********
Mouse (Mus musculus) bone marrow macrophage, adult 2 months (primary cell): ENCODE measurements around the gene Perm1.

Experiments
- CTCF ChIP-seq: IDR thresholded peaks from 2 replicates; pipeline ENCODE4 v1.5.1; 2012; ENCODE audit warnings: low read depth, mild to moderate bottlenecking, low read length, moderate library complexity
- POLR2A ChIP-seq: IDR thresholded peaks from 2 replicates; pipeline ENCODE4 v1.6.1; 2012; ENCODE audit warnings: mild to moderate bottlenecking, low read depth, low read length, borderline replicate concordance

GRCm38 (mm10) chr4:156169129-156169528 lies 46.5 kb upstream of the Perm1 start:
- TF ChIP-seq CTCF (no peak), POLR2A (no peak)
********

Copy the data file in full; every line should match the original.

Mouse (Mus musculus) bone marrow macrophage, adult 2 months (primary cell): ENCODE measurements around the gene Perm1.

Experiments
- CTCF ChIP-seq: IDR thresholded peaks from 2 replicates; pipeline ENCODE4 v1.5.1; 2012; ENCODE audit warnings: low read depth, mild to moderate bottlenecking, low read length, moderate library complexity
- POLR2A ChIP-seq: IDR thresholded peaks from 2 replicates; pipeline ENCODE4 v1.6.1; 2012; ENCODE audit warnings: mild to moderate bottlenecking, low read depth, low read length, borderline replicate concordance

GRCm38 (mm10) chr4:156169129-156169528 lies 46.5 kb upstream of the Perm1 start:
- TF ChIP-seq CTCF (no peak), POLR2A (no peak)